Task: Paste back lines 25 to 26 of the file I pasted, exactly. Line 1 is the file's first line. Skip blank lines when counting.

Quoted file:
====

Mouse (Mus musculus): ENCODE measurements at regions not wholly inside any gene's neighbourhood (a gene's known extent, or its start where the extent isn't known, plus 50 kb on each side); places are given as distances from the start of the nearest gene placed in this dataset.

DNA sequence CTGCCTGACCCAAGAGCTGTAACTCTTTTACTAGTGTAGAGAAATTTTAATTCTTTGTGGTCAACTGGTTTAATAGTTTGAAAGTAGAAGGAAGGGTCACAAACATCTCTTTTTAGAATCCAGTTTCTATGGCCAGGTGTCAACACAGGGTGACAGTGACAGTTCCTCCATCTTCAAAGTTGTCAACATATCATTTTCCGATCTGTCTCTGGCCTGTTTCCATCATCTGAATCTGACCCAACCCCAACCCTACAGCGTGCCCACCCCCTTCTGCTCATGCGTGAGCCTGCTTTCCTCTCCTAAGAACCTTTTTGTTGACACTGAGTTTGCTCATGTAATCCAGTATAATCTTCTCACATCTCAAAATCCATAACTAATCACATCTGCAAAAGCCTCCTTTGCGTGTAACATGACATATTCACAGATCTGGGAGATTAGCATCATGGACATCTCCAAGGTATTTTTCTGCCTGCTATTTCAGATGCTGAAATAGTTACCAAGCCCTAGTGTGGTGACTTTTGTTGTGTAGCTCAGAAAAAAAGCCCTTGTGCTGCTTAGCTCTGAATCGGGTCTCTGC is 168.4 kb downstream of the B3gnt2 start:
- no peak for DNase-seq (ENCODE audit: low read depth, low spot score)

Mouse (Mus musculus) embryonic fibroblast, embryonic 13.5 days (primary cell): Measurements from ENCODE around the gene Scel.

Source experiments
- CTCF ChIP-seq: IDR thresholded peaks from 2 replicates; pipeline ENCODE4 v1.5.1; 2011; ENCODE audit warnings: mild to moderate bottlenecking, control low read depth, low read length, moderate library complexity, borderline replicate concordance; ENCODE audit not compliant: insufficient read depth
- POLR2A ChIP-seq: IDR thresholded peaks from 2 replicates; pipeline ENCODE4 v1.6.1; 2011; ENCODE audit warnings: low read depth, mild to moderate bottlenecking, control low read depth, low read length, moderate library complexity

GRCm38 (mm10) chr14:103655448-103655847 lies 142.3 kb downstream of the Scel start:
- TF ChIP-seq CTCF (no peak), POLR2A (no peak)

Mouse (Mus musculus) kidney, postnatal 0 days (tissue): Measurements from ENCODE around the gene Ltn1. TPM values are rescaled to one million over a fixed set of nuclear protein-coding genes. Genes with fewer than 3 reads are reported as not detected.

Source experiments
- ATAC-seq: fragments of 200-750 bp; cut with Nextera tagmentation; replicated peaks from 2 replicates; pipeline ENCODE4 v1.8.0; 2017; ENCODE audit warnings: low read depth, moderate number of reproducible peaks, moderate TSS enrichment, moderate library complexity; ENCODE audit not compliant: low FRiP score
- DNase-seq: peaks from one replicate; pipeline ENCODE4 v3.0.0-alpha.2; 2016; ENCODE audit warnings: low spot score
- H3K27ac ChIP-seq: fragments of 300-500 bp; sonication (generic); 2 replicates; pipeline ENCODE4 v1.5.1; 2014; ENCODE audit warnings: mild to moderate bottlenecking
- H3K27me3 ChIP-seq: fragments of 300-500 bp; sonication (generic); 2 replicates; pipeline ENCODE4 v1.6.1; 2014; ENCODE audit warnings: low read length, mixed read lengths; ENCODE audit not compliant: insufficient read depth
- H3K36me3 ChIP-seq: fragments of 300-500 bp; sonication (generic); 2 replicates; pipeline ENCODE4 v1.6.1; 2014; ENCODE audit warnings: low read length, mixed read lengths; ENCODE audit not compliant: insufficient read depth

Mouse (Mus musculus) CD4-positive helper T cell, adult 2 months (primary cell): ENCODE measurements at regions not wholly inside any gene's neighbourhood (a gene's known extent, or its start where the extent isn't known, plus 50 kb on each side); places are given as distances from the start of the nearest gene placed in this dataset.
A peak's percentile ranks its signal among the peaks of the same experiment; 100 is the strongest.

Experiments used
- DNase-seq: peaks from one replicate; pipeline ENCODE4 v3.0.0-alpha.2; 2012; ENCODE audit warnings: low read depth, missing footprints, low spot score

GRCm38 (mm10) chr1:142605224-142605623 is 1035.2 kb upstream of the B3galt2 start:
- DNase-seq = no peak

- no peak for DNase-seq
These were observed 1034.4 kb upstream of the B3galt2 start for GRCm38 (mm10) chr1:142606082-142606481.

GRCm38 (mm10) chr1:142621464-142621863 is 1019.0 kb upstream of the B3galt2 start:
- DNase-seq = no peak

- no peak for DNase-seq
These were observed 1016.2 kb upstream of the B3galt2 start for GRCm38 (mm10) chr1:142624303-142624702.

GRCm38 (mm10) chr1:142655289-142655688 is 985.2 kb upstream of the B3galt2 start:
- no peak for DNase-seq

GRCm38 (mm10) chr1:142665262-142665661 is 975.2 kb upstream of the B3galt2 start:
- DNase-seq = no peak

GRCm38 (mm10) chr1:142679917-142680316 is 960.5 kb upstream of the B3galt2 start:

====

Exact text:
GRCm38 (mm10) chr1:142621464-142621863 is 1019.0 kb upstream of the B3galt2 start:
- DNase-seq = no peak